As stated above, the article suggests that it is in the first 20 feet of a pitch’s trajectory that a batter decides whether or not to swing. Therefore, if after 20 feet a curve ball looks like a fastball, the batter should likely swing and miss at the pitch. To test the validity of this, I first needed a way to categorize a pitch as being tunneled or not. Using PITCHf/x data of 50,000 pitches thrown in 2014 from Baseball Savant, I created a formula to determine the predicted location of a pitch after 20 feet using the location of the pitch at the plate, the movement of the pitch, and the amount of drop due to gravity. After a quick refresher of college dynamics, two pieces of scratch paper, a few expletives, and a glass of bourbon, I had a formula I was comfortable with using as a proxy for the 20 foot location. I then was able to create a more precise definition of a tunneled pitch as follows: a breaking ball following a fastball thrown within 6 inches of the 20 foot location where the fastball was thrown. I chose 6 inches, because that is roughly twice the diameter of a baseball. This gave me a sample of 1122 tunneled pitches out of 23911 total breaking balls in my data set.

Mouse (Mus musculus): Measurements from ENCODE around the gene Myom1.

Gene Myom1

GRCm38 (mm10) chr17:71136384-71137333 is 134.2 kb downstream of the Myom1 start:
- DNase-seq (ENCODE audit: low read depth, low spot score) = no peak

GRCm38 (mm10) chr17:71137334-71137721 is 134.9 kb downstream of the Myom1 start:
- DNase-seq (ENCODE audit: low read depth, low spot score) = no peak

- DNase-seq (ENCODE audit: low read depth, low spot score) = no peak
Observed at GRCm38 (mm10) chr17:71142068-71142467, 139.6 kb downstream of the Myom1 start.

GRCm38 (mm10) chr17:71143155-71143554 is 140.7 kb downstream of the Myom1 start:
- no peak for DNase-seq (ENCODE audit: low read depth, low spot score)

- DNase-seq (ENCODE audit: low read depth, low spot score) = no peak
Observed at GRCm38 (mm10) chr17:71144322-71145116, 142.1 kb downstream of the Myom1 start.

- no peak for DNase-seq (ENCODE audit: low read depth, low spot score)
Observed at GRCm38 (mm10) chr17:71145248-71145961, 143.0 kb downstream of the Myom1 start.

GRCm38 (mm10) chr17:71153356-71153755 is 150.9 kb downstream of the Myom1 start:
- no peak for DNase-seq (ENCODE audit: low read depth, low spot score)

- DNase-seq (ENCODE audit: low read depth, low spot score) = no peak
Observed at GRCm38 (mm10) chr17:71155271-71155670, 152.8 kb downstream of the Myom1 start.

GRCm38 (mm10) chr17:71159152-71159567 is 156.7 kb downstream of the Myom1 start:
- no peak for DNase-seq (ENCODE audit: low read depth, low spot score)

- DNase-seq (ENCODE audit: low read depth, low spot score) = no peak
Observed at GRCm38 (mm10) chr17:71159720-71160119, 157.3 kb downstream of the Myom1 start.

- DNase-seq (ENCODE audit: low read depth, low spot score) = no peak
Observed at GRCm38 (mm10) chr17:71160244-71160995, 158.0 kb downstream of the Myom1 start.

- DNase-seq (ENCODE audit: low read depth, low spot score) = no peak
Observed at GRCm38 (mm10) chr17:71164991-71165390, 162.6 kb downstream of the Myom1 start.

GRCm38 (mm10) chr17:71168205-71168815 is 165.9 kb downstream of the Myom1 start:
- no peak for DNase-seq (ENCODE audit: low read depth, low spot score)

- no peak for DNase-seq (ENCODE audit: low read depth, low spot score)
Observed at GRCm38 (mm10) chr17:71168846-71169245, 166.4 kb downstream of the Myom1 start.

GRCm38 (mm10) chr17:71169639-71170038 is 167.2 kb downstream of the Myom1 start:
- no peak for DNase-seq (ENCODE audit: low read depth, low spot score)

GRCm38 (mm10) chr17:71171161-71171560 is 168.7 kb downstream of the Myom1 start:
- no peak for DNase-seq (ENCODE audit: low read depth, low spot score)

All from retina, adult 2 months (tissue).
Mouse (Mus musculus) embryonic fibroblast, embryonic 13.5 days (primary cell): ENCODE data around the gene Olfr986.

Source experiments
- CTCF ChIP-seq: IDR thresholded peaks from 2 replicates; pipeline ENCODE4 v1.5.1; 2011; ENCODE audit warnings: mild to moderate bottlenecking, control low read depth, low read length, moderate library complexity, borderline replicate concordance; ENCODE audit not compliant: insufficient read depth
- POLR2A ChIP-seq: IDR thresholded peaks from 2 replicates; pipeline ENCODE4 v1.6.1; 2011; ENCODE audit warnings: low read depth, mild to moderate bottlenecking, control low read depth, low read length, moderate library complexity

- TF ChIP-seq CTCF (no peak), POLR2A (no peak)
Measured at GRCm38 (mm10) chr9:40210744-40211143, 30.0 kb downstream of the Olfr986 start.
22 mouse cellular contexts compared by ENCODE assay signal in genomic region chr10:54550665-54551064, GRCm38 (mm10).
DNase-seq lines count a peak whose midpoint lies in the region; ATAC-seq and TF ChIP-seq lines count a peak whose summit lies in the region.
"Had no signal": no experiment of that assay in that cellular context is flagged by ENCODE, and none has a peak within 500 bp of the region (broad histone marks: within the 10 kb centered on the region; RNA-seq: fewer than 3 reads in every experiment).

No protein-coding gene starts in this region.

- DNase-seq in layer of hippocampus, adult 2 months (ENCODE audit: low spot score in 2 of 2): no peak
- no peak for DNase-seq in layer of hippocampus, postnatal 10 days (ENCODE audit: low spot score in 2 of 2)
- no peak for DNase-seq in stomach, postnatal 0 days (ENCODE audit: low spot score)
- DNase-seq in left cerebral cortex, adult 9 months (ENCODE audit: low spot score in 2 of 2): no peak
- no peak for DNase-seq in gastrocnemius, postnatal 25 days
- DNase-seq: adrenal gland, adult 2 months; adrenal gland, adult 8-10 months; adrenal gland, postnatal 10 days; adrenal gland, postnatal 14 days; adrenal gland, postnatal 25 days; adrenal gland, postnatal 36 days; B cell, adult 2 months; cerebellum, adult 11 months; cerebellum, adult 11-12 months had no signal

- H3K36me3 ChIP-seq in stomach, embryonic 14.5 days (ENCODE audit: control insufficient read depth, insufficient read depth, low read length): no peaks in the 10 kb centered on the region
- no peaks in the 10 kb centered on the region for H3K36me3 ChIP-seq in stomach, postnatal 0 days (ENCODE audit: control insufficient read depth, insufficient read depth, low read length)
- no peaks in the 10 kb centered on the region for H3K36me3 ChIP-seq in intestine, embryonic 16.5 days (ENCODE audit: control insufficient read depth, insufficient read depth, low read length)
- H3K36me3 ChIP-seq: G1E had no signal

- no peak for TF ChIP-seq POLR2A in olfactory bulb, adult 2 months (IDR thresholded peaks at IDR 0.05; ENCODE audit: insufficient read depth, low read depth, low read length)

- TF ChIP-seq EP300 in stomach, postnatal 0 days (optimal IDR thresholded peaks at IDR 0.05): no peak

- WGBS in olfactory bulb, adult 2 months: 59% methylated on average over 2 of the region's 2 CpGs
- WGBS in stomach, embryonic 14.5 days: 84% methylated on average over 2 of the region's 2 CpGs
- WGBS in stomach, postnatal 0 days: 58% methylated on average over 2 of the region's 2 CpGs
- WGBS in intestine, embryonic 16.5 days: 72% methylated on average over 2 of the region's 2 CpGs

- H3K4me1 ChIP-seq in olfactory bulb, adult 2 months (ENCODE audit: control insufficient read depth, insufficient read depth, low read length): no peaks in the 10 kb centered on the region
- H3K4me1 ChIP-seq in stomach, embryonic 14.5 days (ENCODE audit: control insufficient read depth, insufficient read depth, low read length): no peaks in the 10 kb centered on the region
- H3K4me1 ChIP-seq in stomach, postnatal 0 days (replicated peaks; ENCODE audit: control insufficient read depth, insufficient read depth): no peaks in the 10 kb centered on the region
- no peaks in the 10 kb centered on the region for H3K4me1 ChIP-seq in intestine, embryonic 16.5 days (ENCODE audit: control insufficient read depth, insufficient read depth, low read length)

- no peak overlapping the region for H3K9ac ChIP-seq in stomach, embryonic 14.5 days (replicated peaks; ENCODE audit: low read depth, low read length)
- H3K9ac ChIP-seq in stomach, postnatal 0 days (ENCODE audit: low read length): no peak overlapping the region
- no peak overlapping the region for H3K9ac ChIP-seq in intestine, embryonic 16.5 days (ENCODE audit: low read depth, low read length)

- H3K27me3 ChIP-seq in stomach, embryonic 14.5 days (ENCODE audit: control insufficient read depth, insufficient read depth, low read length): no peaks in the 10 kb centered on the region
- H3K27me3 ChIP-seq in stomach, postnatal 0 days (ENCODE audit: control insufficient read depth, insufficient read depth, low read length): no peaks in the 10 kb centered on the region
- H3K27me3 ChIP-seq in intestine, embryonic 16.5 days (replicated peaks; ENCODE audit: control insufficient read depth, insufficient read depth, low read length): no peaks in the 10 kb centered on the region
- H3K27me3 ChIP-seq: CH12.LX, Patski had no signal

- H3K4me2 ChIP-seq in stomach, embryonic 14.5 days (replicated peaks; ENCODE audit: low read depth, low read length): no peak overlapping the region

Now that I had the data I needed, I could start analyzing it. The first thing I looked at was Swinging Strike percentage for both the tunneled and the non-tunneled breaking balls. For non-tunneled breaking balls I found a Swinging Strike percentage of 11.6%. For the tunneled breaking balls, the Swinging Strike percentage was 14.4%, an increase of 24 percent. This supports our null hypothesis that tunneled pitches induce swing and misses at a higher rate than ones that are not tunneled. The next step was to determine the usefulness of this data.
From the original data set I found a sample of 14 pitchers who threw at least 1000 pitches. There are actually 120+ pitchers who have thrown at least 1000 pitches this season, but because Baseball Savant caps their CSV files at 50,000 rows and I was too lazy to download and compile the CSV files for all 120+ pitchers, I was stuck with this limited sample. However, as you are about to see, this still was a large enough sample to start making some useful observations. For the 14 pitchers in my new data set I set up a linear regression comparing their percentage of total pitches that were tunneled to their FIP.